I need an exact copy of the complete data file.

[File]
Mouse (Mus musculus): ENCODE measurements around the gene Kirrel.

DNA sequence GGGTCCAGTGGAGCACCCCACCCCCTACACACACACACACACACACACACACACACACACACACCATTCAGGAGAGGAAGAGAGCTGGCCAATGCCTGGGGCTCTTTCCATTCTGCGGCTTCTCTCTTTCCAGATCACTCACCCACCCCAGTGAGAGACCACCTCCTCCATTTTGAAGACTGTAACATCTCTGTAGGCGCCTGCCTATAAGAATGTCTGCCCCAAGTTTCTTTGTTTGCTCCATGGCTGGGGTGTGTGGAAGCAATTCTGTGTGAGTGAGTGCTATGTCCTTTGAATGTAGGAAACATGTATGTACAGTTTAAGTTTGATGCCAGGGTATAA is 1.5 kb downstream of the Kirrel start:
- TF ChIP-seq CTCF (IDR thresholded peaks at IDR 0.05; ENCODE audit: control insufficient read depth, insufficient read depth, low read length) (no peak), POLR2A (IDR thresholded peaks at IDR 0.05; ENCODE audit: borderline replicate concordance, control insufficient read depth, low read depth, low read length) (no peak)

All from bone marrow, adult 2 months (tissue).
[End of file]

Mouse (Mus musculus): ENCODE measurements around the gene Kirrel.

DNA sequence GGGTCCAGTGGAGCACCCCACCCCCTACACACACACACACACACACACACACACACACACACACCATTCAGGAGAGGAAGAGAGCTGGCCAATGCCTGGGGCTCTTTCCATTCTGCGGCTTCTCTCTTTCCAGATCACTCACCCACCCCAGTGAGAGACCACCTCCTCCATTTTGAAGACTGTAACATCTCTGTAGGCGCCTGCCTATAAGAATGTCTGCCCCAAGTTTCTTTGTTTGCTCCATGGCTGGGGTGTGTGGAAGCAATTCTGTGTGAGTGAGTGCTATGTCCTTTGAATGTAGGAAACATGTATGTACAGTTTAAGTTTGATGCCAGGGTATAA is 1.5 kb downstream of the Kirrel start:
- TF ChIP-seq CTCF (IDR thresholded peaks at IDR 0.05; ENCODE audit: control insufficient read depth, insufficient read depth, low read length) (no peak), POLR2A (IDR thresholded peaks at IDR 0.05; ENCODE audit: borderline replicate concordance, control insufficient read depth, low read depth, low read length) (no peak)

All from bone marrow, adult 2 months (tissue).